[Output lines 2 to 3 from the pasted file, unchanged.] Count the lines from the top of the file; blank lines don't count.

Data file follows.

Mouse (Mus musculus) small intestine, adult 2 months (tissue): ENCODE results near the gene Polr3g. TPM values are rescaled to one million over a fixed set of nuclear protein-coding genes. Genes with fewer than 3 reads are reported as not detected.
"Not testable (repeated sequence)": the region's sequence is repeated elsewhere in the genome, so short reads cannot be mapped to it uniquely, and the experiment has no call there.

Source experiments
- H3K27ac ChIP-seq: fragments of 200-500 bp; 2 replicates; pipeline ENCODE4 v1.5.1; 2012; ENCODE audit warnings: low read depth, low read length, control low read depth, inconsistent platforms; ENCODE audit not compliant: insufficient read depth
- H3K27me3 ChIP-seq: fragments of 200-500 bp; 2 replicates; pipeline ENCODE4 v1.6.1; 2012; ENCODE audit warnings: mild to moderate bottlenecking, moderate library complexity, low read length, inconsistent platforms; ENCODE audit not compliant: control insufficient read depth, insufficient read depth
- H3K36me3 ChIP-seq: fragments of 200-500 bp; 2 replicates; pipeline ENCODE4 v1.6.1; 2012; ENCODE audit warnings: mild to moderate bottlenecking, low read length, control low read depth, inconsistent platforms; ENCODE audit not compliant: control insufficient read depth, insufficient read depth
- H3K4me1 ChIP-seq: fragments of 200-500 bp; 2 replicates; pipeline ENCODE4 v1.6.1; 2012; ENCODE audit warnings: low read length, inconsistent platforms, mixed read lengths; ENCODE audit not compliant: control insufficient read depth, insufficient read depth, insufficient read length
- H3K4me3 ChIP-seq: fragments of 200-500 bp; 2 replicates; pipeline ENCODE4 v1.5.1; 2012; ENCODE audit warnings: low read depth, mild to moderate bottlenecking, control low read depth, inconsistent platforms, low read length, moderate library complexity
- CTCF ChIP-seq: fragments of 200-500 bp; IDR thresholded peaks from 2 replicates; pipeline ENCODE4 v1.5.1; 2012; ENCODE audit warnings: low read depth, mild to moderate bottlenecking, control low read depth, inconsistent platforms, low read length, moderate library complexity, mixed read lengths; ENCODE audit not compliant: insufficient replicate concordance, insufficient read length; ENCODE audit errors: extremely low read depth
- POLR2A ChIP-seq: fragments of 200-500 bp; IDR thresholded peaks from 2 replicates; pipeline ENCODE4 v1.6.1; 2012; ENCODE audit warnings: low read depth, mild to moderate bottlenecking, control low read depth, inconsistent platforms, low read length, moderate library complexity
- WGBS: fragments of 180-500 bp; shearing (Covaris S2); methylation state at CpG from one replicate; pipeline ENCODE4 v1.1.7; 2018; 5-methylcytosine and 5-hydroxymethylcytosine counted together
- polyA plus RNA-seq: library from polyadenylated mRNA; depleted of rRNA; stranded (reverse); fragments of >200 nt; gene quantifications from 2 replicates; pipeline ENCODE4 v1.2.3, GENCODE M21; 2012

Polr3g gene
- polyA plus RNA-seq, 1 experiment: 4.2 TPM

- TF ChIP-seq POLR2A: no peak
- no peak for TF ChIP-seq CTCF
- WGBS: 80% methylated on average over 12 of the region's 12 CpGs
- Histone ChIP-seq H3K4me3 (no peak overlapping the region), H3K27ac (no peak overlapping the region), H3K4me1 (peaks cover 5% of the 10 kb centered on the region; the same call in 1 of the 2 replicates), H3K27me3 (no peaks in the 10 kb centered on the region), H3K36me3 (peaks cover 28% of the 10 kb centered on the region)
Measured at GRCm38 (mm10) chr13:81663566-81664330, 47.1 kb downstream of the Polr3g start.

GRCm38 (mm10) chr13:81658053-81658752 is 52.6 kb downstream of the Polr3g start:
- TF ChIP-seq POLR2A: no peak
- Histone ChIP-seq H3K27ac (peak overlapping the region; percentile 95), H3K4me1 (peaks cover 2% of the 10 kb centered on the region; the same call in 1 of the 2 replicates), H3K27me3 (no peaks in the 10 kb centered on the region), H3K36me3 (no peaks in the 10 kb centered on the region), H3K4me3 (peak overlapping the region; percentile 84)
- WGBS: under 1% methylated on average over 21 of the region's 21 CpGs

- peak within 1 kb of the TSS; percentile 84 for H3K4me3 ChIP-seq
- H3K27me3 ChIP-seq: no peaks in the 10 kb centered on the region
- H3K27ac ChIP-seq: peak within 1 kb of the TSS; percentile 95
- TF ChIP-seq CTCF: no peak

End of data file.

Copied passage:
"Not testable (repeated sequence)": the region's sequence is repeated elsewhere in the genome, so short reads cannot be mapped to it uniquely, and the experiment has no call there.

Source experiments